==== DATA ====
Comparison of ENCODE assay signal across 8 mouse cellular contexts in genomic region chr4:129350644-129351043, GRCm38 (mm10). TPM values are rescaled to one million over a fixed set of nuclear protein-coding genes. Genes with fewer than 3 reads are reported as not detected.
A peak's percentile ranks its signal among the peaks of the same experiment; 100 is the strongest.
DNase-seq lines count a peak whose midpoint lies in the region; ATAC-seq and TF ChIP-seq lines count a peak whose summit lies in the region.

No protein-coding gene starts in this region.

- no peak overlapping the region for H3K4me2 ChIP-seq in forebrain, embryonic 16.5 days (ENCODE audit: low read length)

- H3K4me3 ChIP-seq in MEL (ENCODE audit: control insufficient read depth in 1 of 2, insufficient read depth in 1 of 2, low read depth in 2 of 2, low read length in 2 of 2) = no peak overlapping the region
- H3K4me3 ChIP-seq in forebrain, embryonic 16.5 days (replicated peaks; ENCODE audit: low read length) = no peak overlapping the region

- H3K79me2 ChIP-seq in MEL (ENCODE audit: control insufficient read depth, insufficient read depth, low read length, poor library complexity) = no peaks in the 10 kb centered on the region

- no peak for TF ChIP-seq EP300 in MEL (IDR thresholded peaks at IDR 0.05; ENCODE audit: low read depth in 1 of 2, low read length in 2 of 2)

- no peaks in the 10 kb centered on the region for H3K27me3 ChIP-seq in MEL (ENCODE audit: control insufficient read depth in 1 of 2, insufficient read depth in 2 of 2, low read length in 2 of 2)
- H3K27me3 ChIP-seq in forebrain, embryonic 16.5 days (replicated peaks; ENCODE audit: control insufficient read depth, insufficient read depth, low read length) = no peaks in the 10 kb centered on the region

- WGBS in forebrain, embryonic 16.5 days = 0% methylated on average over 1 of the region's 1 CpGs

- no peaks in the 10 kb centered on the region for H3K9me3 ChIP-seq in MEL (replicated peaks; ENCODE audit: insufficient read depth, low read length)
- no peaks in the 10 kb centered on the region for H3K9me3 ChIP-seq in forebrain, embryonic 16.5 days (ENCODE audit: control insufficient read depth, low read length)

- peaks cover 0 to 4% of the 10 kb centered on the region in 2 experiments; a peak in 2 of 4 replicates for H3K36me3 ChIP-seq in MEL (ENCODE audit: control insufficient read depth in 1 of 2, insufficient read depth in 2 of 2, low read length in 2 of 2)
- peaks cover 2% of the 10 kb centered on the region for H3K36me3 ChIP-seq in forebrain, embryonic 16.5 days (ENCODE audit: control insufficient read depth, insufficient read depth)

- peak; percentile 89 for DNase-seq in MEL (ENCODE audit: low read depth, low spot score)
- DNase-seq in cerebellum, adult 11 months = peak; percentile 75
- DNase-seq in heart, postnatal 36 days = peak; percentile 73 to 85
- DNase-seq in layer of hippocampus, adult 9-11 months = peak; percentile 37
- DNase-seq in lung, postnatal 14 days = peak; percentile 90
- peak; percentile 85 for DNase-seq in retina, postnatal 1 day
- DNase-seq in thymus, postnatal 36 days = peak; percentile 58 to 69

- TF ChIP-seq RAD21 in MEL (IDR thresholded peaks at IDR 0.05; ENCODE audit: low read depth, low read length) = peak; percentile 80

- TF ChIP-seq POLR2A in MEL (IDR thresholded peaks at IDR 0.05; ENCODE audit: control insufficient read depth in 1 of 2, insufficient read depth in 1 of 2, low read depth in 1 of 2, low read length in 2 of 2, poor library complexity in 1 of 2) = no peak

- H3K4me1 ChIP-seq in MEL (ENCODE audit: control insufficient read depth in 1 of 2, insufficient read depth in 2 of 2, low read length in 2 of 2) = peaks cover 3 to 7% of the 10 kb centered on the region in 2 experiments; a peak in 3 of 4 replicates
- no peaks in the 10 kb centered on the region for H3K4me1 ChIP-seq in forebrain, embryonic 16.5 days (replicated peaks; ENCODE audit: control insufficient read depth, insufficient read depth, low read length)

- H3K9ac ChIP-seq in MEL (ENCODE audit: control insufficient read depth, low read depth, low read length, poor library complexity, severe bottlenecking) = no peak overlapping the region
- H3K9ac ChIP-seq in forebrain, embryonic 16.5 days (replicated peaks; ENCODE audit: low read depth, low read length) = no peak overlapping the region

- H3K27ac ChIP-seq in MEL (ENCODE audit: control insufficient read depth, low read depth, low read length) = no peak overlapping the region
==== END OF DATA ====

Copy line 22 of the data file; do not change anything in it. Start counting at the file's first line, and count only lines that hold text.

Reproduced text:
- peak; percentile 85 for DNase-seq in retina, postnatal 1 day